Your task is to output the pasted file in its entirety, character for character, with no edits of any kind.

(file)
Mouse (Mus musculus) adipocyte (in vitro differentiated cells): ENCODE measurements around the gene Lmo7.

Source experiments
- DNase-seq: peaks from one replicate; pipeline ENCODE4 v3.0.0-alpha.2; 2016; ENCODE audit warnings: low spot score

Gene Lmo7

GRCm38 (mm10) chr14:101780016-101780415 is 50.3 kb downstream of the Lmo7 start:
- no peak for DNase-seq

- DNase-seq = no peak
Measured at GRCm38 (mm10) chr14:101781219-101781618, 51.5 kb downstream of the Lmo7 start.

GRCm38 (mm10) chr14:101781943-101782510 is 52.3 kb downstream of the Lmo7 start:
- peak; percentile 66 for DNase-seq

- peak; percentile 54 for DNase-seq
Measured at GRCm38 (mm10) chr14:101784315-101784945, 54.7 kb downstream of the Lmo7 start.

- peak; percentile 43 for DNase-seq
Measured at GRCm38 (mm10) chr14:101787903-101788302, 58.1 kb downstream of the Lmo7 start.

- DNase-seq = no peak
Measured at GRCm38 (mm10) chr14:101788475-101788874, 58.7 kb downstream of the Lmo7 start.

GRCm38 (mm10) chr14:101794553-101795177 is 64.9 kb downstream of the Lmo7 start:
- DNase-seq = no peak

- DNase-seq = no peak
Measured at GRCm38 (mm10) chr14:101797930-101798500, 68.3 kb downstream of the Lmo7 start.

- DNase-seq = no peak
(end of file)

Mouse (Mus musculus) adipocyte (in vitro differentiated cells): ENCODE measurements around the gene Lmo7.

Source experiments
- DNase-seq: peaks from one replicate; pipeline ENCODE4 v3.0.0-alpha.2; 2016; ENCODE audit warnings: low spot score

Gene Lmo7

GRCm38 (mm10) chr14:101780016-101780415 is 50.3 kb downstream of the Lmo7 start:
- no peak for DNase-seq

- DNase-seq = no peak
Measured at GRCm38 (mm10) chr14:101781219-101781618, 51.5 kb downstream of the Lmo7 start.

GRCm38 (mm10) chr14:101781943-101782510 is 52.3 kb downstream of the Lmo7 start:
- peak; percentile 66 for DNase-seq

- peak; percentile 54 for DNase-seq
Measured at GRCm38 (mm10) chr14:101784315-101784945, 54.7 kb downstream of the Lmo7 start.

- peak; percentile 43 for DNase-seq
Measured at GRCm38 (mm10) chr14:101787903-101788302, 58.1 kb downstream of the Lmo7 start.

- DNase-seq = no peak
Measured at GRCm38 (mm10) chr14:101788475-101788874, 58.7 kb downstream of the Lmo7 start.

GRCm38 (mm10) chr14:101794553-101795177 is 64.9 kb downstream of the Lmo7 start:
- DNase-seq = no peak

- DNase-seq = no peak
Measured at GRCm38 (mm10) chr14:101797930-101798500, 68.3 kb downstream of the Lmo7 start.

- DNase-seq = no peak